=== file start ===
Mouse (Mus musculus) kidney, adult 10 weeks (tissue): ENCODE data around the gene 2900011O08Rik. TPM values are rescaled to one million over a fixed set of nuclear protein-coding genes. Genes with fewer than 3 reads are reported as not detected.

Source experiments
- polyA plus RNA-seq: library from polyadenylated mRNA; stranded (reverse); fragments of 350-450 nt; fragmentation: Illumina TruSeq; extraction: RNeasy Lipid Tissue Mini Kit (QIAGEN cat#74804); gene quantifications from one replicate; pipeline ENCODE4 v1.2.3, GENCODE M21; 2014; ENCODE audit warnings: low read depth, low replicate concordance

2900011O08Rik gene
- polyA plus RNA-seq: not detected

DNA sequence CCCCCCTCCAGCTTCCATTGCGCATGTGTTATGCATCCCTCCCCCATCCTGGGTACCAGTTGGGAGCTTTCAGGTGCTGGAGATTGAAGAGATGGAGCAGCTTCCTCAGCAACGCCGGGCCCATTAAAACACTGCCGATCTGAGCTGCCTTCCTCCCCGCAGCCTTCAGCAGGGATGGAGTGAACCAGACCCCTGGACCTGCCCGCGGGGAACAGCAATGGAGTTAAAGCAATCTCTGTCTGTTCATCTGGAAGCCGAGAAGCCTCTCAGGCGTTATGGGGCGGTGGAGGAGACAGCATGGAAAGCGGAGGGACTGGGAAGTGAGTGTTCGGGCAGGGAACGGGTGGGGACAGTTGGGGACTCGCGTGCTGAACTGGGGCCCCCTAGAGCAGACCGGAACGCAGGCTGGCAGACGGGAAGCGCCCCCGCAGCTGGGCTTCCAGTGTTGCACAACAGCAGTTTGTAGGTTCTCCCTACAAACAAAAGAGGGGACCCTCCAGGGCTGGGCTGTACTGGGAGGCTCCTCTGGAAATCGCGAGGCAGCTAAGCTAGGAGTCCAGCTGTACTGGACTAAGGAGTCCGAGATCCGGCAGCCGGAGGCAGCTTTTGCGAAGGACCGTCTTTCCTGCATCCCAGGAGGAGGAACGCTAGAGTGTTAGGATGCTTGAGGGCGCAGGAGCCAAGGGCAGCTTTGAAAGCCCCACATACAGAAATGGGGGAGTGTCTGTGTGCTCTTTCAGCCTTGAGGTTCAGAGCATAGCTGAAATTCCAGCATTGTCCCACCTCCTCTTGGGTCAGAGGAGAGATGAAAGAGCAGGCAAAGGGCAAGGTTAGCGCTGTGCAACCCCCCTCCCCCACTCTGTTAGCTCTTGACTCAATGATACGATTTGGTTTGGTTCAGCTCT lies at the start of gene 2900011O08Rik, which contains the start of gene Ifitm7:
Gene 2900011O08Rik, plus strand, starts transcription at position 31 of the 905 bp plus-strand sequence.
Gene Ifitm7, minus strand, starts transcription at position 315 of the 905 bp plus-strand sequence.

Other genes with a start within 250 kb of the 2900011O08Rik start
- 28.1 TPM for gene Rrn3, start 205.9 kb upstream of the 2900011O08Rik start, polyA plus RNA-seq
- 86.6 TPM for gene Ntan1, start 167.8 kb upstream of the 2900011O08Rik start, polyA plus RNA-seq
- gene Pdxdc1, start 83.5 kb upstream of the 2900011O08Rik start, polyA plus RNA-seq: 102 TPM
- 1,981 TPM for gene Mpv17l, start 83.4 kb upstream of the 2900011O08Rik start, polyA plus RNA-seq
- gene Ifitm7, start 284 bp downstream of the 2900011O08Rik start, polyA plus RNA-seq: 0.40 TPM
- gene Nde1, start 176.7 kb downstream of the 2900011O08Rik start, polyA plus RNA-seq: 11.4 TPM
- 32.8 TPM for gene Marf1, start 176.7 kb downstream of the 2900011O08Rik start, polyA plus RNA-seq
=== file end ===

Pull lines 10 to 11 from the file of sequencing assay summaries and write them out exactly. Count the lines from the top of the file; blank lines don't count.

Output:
- 28.1 TPM for gene Rrn3, start 205.9 kb upstream of the 2900011O08Rik start, polyA plus RNA-seq
- 86.6 TPM for gene Ntan1, start 167.8 kb upstream of the 2900011O08Rik start, polyA plus RNA-seq